I first came across a safety can opener about 20 years ago. I couldn’t figure it out. How did you use it? It didn’t have any blades or anything to puncture the tin lid. I was told to just use it like normal and it would work, but when I was turning the crank it felt like nothing was happening. It was too easy to turn, perhaps I didn’t have it on correctly?
I was told it was done, but the can appeared unchanged. How could this be a better design if it couldn’t even open the can after rotating 360 degrees? How wrong I was.
The lid was completely free from the can and could be lifted easily off and there were no sharp edges to be found! The lid could even go back on the can to keep it in the fridge if I couldn’t manage to eat a family size condensed tomato soup by myself in one sitting. I was instantly converted. This was obviously a better design for the future.
So why has the safety can opener which has been around for 30+ years now not completely replaced the old, familiar design that dominates the market today?
|Attributes||Traditional Can Opener||Safety Can Opener|
|Easy to understand||Yes||No|
|Easy to use||Sometimes||Yes|
|Feedback – Haptic, Auditory, Visual, & Olfactory||Yes||No|
|Good for people with disabilities||No||Yes|
|Can reuse contents in can?||No||Yes|
|Will can lid cut hole in garbage bag and leak garbage water everywhere?||Yes||No|
The Comparative Dynamics
In the clash of the traditional vs. the safety can opener, I believe the one aspect that tips the scale in favor of the traditional is its familiarity. This familiarity is not only due to its longstanding presence but also the feedback it provides during use. The traditional can opener, with its cutting through brute force, gives immediate feedback, making the user aware that the can is indeed being opened. The resistance one feels while turning the handle, the sound of metal cutting metal, the sight of the lid being penetrated, and the aroma of the can’s contents wafting out, all contribute to a sensory confirmation of the task’s completion.
Safety can openers, on the other hand, provide a seamless, almost effortless operation. This lack of sensory feedback can lead to confusion & skepticism making the the user question the effectiveness of the tool. This skepticism can remain even after a successful opening due to the lack of understanding of how it works. I’m sure there’s a fancy word for this behavior.
Accessibility and Safety
When it comes to accessibility and safety, safety can openers win the prize. The design is particularly beneficial for people with disabilities, such as arthritis, who may struggle with the manual pressure and the twisting motion required by traditional openers. Additionally, the safety feature that eliminates sharp edges is a significant advantage, particularly in households with careless children.
The Cost Factor
Cost is another factor that plays into the market dynamics. While the price difference between safety and traditional can openers is not much, traditional openers are typically more affordable and definitely more accessible. You don’t see safety openers stocked in very many places. In fact, I’d be willing to bet that you may have never seen one in your life, and if you did you probably thought it looked weird and moved on. For people that just want something that’s “good enough” they’ll usually choose the traditional opener.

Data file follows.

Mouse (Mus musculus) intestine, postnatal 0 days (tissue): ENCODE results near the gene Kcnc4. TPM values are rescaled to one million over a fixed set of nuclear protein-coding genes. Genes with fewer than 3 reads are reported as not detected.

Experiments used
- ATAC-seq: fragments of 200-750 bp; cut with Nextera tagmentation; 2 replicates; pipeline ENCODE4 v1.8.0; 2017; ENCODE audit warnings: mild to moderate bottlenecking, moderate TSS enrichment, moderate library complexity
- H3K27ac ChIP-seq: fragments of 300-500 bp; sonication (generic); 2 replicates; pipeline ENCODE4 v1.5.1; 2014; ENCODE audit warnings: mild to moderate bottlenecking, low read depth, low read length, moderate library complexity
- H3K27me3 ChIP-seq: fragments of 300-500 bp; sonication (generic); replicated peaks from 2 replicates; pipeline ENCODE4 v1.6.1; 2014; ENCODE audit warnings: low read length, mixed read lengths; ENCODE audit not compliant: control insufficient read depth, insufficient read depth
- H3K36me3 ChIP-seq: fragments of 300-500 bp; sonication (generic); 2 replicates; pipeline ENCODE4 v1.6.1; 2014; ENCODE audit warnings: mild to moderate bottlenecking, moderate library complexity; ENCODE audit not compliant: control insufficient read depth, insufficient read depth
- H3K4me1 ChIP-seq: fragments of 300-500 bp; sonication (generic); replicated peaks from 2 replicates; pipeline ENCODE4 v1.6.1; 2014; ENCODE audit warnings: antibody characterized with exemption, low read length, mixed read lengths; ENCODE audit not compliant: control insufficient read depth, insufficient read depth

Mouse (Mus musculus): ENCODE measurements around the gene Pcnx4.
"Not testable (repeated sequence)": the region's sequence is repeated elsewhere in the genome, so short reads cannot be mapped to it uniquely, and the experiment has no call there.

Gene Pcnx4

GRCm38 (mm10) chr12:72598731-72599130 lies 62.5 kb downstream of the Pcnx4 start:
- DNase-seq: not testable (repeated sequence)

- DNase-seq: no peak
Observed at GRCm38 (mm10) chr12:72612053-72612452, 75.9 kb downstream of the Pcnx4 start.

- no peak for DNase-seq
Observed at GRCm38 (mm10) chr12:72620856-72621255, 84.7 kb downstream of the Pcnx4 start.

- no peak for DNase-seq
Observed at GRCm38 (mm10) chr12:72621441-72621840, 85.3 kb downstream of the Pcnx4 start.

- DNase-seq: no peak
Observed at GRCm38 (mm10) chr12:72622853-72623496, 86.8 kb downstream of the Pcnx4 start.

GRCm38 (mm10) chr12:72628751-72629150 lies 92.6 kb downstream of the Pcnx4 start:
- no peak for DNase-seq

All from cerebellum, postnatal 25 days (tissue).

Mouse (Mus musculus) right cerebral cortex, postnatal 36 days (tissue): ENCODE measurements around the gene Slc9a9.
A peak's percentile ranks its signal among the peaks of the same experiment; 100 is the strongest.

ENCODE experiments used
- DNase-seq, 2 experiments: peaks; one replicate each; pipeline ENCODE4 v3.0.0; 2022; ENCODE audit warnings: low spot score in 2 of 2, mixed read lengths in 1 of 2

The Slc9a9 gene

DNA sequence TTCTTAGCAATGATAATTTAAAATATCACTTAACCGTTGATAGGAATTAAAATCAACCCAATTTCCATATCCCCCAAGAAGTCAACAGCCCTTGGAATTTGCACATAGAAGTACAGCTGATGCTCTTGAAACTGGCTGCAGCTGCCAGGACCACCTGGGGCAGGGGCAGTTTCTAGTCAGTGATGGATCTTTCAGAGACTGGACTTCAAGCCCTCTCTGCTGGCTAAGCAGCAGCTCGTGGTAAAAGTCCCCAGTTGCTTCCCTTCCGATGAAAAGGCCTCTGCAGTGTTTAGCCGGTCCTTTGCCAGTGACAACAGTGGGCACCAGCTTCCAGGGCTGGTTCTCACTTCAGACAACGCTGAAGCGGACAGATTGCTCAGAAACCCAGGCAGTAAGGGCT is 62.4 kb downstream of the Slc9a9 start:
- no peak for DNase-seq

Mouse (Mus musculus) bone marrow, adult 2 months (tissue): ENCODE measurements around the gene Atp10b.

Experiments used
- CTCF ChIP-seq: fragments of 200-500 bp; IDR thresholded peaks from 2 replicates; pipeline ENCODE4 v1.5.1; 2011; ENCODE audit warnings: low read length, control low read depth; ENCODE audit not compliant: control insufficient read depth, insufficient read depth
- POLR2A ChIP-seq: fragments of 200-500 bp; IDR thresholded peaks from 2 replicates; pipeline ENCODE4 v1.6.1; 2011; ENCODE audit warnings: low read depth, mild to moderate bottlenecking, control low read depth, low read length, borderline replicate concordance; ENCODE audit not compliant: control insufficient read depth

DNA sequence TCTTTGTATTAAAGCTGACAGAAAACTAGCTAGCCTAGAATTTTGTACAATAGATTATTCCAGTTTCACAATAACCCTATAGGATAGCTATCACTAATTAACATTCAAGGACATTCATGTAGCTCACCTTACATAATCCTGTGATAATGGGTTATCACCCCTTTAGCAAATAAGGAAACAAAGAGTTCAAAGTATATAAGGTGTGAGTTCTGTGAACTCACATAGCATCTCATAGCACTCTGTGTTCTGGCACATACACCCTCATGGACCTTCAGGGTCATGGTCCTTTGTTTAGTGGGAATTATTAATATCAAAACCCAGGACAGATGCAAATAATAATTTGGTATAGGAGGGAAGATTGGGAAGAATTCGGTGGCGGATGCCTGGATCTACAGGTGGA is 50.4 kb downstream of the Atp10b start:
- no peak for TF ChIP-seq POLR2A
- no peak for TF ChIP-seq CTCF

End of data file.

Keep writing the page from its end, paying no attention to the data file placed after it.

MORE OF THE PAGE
Consider the rise of engine sound enhancement in electric cars. The car pumps fake audio through the speakers to make the user feel like the engine is revving and changing as the driver navigates the road. Without that aural feedback drivers didn’t feel like they were driving. Something was off.
I believe this is a major obstacle that needs to be overcome. Does everything need feedback? It sure seems like it. Imagine pressing a button and not hearing that satisfying click of confirmation. Did you even press the button correctly? There’s a story I read once about a designer for the Sony Walkman (or maybe it was a VCR?) working tirelessly to get the right feedback sounds to occur as a user inserted a cassette and pressed play. Humans need this kind of feedback to feel connected. You take that away and the experience feels unfulfilling.
Is feedback essential to product design? I think so, but I won’t die on that hill. I just haven’t thought of a great product that lacks feedback yet.
Safety Can Opener 3000
I propose a new safety can opener that makes 2 sounds. A click as the device is attached to a can, and another when it’s completed the job. That’s it. This could be done in many ways. Perhaps a tiny enclosed magnet that attaches to the lid for the initial click? It doesn’t need to be a big production, just something to let the user know it’s working.
This will provide necessary feedback to the user, but I think more education needs to occur as well. I’m not talking about classes on how a safety can opener is better in every way. It needs more desirable product packaging. Differentiators need to be clear and the new use cases must be presented in a way that at a glance a shopper will think twice about buying another nasty, old, dangerous, blood-thirsty can opener.